Monday, April 14, 2008
Column of the Americas: the price of a Mexican, #2
by Roberto Dr. Cintli Rodriguez
TUCSON -- In early December, a Mexican family is pulled over by a Tucson police officer who promptly calls immigration officers to the scene. In the meantime, a passenger, Miriam Aviles-Reyes, goes into early labor on the street. While her husband is deported, she is taken to a hospital. There, an immigration agent prods her to "push." Outraged, she demands that he leave the hospital room. After he leaves, she gives birth, and is subsequently ordered to leave the country by the end of the month. Appeals to allow her and her newborn to keep their doctor appointments are denied.
Not coincidentally, her departure was set to coincide one day before a new draconian anti-immigrant law (HB 2779) in Arizona went into effect.
As abhorrent as this traumatically induced birth was, she is actually one of the "lucky" ones. This is a part of the country in which since the mid-1990s, some 5,000 migrants from Mexico, Central and South America have died attempting to cross inhospitable deserts and mountains for a chance to work in this country. Many others die in horrific crashes as smugglers increasingly attempt to evade "the migra." Some are killed by rogue agents, whereas many women are sexually assaulted. Few perpetrators are ever convicted. This is also minutemen vigilante country. It is where migrants get blamed for the failure of politicians to pass humane immigration agreements. As a result, migrants continue to die and millions of dollars continue to be wasted to erect walls of fear and hate along the southern border.
Similar to the more than 1,000 laws that have recently passed nationwide, the Arizona law panders to those that scapegoat Mexicans for the nation's problems. They also conflate immigration enforcement with the "war on terror" and the need to "protect the homeland." This state law severely punishes employers for hiring undocumented immigrants. Not unexpectedly, along with hate crimes, reports of employment harassment and discrimination are on the rise.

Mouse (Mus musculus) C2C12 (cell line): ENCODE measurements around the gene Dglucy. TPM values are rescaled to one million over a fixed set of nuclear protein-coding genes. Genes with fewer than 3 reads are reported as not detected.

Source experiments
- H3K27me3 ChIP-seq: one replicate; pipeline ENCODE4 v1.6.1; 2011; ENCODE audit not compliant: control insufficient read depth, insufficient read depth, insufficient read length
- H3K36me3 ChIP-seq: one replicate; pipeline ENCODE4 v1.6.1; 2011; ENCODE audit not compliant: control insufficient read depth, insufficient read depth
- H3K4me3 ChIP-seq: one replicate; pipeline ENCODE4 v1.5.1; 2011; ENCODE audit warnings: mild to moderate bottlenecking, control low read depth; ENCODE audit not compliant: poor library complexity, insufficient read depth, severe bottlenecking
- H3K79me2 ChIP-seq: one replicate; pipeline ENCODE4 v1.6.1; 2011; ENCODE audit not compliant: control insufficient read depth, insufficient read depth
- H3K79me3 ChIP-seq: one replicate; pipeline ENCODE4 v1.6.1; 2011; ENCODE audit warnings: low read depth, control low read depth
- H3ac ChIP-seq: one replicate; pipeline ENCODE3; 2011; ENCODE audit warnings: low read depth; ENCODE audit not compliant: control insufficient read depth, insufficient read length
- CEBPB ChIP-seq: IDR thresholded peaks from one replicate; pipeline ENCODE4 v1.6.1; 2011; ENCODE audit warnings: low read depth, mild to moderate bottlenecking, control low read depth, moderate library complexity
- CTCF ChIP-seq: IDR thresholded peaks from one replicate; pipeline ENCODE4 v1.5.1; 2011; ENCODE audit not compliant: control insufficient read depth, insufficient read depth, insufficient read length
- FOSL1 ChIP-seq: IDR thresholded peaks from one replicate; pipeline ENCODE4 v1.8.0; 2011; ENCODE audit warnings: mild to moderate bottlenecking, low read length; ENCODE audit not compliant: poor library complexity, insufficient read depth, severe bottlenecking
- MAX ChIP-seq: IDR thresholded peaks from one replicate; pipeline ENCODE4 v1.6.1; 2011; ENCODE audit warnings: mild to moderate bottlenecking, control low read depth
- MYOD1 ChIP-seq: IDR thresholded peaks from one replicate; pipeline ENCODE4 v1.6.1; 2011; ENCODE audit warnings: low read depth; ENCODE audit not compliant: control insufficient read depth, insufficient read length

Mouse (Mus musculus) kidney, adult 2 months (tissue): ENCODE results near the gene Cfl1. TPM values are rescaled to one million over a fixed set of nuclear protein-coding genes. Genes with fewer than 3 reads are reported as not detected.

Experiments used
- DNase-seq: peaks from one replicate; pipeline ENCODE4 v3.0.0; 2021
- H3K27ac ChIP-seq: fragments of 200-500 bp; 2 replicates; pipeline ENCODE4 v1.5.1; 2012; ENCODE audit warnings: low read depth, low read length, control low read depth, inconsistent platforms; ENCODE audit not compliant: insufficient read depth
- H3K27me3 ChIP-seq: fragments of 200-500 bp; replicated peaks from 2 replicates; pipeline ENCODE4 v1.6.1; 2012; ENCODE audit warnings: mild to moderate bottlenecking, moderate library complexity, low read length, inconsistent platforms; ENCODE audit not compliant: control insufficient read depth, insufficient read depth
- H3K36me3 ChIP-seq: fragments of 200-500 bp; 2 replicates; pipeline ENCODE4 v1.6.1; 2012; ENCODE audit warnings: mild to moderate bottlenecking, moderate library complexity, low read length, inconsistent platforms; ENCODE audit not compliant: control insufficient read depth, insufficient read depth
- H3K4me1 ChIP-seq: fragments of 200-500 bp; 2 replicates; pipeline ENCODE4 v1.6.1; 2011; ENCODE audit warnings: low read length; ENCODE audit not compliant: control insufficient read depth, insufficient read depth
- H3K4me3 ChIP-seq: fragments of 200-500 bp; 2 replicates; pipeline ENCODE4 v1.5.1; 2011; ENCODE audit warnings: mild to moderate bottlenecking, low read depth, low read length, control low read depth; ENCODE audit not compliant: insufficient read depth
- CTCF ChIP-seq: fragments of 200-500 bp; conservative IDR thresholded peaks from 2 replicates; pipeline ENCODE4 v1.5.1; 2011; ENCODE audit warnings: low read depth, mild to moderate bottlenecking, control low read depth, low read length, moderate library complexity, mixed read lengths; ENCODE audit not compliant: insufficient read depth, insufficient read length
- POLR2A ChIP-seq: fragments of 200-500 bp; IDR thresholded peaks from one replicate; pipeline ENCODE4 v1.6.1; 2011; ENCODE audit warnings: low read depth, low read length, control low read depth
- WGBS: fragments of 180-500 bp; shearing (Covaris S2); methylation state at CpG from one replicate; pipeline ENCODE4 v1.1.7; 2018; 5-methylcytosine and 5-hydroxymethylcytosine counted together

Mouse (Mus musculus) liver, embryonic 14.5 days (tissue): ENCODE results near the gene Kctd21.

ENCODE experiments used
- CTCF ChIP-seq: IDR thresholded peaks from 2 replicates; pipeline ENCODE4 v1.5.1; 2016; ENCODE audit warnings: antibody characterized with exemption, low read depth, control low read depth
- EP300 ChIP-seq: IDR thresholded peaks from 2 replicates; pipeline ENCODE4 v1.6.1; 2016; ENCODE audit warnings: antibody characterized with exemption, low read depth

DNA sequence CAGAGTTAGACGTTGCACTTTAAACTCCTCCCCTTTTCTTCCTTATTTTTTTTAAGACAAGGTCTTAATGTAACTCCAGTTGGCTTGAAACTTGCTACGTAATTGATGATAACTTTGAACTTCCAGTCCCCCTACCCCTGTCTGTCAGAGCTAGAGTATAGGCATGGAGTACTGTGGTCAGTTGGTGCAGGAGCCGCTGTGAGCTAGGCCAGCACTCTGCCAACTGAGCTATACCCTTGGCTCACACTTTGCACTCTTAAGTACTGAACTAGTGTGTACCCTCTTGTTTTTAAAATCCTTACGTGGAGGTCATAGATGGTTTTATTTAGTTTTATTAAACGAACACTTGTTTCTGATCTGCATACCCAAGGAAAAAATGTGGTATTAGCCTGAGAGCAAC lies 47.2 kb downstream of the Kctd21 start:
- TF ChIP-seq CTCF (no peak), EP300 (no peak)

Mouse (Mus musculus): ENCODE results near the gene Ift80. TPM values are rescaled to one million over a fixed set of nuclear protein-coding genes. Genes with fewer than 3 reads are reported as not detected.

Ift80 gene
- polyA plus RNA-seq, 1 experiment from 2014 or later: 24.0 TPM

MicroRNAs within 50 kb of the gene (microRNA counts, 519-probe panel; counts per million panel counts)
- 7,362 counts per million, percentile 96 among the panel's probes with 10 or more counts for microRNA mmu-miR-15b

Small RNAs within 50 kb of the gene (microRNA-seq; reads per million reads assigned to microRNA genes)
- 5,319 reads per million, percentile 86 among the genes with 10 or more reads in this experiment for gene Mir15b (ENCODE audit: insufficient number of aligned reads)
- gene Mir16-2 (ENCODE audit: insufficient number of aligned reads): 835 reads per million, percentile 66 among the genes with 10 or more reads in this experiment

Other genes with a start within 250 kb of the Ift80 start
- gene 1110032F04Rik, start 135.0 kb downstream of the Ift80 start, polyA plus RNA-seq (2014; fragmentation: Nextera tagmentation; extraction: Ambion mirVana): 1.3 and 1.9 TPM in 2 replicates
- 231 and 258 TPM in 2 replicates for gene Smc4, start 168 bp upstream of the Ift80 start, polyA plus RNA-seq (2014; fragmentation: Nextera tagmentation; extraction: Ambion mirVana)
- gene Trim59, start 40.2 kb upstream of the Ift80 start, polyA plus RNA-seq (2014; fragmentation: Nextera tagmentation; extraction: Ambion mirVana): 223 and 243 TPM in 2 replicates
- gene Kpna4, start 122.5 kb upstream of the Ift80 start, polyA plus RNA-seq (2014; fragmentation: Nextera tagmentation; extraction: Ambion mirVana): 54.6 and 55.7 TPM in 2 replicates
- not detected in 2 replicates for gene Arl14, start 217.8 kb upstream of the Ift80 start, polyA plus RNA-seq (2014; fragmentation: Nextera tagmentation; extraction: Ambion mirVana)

Down the highway, under the guise of crime suppression, Maricopa County Sheriff Joe Arpaio has gone wild, initiating massive dragnet raids that target Mexicans, resembling a modern version of "Indian Removal." Similar raids are taking place around the country, though not against Canadians or Europeans, etc (nor should they). Nowadays, there are special holding facilities for immigrant children and families (T.D. Hutto Res. Ctr, Taylor, TX) - run by the for-profit Correction Corporation of America (CCA). There are also expedited immigration courts on military bases (Davis Monthan Air Force Base) with the objective of criminalizing en masse as many migrants as possible. Also profiting from such kangaroo courts is CCA.
The entire country is going through a convulsion, fueled by fears over who belongs and who doesn't. Mexicans have gone from being "others" to enemies. Extremists want them all deported - regardless of their legal status. Yet even some "progressives" see them as but part of a subservient class. Yet, there is hope.
At the recent annual banquet in Tucson held by the Coalicion de Derechos Humanos organization, I approach a woman with a cane. Sometimes I see her walking with the aid of two canes. I ask Raquel Rubio Goldsmith, an immigration rights veteran and the director of the University of Arizona's Binational Migration Institute, how she maintains her sanity in this environment.
She says few words. It's her eyes that tell the story. Her eyes do not well up nor is there a sign of anger. Instead they reflect exasperation, not with right-wingers, but with the complacent middle. Thousands of migrants die and people just go on with their lives, unmoved to action.
At this banquet, Gerald Lenoir, head of the Black Alliance for Just Immigration, delivers the keynote address and along with it hope as he links the historic struggle of the African American community with the struggle for the dignity of migrants - peoples who are nowadays viewed as less than human. By his very presence, both he and Derechos Humanos show a different way.
After a subsequent conference (No Vale Nada la Vida? - Is life not worth anything?) in which death on the border is the focus, I again ask Rubio-Goldsmith how she maintains her sanity amid the indifference. The exasperation she feels also extends to the media, she confides: "me dan tanta rabia" (the media infuriate me), she says.
What I really want to ask her is: What indeed is the price of a Mexican? A few years back, a Texas court determined it was $6,000. In today's climate, I think we all know the answer.